What April is All About

By Andrew Willis

Apr 8, 2017 | Feature | 0 comments

In 1983 President Ronald Reagan issued a presidential decree naming  April National Child Abuse Prevention Month. April became the time when we all focus on preventing child abuse. A time when families and communities come together to prevent child abuse.

Child abuse is a serious problem with lasting harmful effects. The few cases of abuse or neglect seen in the news are only a small part of the problem; most cases are not reported to police or social services.

Survivors of child abuse are more likely to suffer from a host of physical and mental illnesses. They are more likely to die young. They are more likely to be victims of rape and domestic violence as adults. They are more likely to live in poverty. They are more likely to become the people who don’t benefit from the trappings of adulthood when they receive it.

The Adverse Childhood Experiences Study (ACE Study) shows that ten traumas are so severe they cause permanent impairment to adult health. Some of the harm is through mental distress caused by the trauma and unsafe coping mechanisms; drugs, smoking, eating disorders, etc. More startlingly, some of it is due to cellular and subcellular responses to stress that cause permanent changes in a child’s immune, endocrine, nervous and other systems.

Survivors of child maltreatment cost the US an estimated $1 trillion every year. More than the gross domestic product of Australia.

Although there are several types of child abuse, what ties them together is the emotional effect on the child. Children need structure, clear boundaries, and the knowledge that their parents are looking out for their safety. Abused children cannot predict how their parents will act. Their world is an erratic, frightening place with no rules. Whether the abuse is a slap, harsh words, stony silence, or not knowing if there will be food on the table, the end result is a child feeling unsafe, uncared for, and alone. Child maltreatment is often generational. Child maltreatment in one generation is associated with child maltreatment in the next and with long term chronic health problems, but the cycle can be interrupted.

The Stop Abuse Campaign educates on preventing ACEs and lobbies public officials to:


    • Provide maternal home visiting services to all mothers who need them.

      Maternal Home Visiting programs give mothers who are at high risk for abusing their children the skills to fix their own lives, parent successfully and break the cycle of abuse. They decrease short term costs associated with emergency room visits, preterm births, and CPS involvement. Long term, they also decrease costs associated with special education and crime. Their first year, they save taxpayers $1.15 for every dollar invested in them, and the savings grow over time.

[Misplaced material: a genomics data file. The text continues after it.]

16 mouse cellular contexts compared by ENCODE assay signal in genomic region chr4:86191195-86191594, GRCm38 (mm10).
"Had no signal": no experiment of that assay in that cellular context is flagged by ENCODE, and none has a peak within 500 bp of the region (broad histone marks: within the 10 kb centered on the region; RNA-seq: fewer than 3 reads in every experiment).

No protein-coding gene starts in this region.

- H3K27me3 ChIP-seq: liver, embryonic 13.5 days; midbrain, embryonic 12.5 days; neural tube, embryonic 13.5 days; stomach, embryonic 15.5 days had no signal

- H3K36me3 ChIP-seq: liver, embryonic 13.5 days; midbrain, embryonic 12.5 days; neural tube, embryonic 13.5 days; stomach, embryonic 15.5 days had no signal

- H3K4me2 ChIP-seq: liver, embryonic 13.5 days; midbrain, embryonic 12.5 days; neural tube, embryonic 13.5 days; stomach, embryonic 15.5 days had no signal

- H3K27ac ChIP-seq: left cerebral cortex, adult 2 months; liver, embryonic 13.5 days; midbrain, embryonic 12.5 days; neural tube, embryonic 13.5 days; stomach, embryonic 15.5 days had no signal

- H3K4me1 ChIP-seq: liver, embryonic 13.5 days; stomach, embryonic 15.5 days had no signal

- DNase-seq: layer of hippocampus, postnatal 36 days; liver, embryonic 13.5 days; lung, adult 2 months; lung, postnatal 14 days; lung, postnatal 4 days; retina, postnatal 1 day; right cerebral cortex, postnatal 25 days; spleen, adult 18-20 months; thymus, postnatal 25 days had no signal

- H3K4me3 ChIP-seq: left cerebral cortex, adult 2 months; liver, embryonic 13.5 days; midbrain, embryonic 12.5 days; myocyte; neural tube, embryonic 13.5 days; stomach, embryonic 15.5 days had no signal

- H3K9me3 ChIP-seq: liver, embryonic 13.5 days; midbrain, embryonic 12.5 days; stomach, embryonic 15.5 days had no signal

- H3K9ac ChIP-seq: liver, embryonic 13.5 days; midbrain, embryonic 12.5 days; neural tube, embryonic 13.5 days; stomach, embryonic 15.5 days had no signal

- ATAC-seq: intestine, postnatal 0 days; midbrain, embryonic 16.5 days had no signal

• Hold child molesters and rapists accountable by eliminating all statutes of limitations on child sex abuse.

      Statutes Of Limitations for child sexual abuse(SOL’s) aren’t something we think about every day. Although everyday we hear another story of a child who has grown up protecting a dark secret. One who became an adult who dug deep for the courage to disclose their childhood abuse. Who now is another victim not getting their day in court. With another predator protected. More children exposed to sexual violence. Research shows child molesters don’t stop as they age. Experts agree nine out of ten child sex abusers are not on the registries. SOL’s protect them. Why?


  • The Quincy Solution to Domestic Violence

    The Quincy Solution is a series of best practices centered around batterer accountability and community coordination that have been shown to dramatically reduce domestic violence (DV) crime.
  • Educating Adults about Child Sexual Abuse Prevention

    Child Sexual Abuse (CSA) is one of the most vile of crimes, and the ACE Study shows it is a crime that harms victims for the rest of their lives.

    We can’t leave it up to children to protect themselves from abuse, that’s an adult responsibility. But adults can’t protect children if they don’t understand what they’re protecting children from. Working together we can ensure our villages are capable of protecting all of our children.


Every month is child abuse prevention month at the Stop Abuse Campaign. Child maltreatment is preventable. The only question is whether we as families and communities really want to prevent it?





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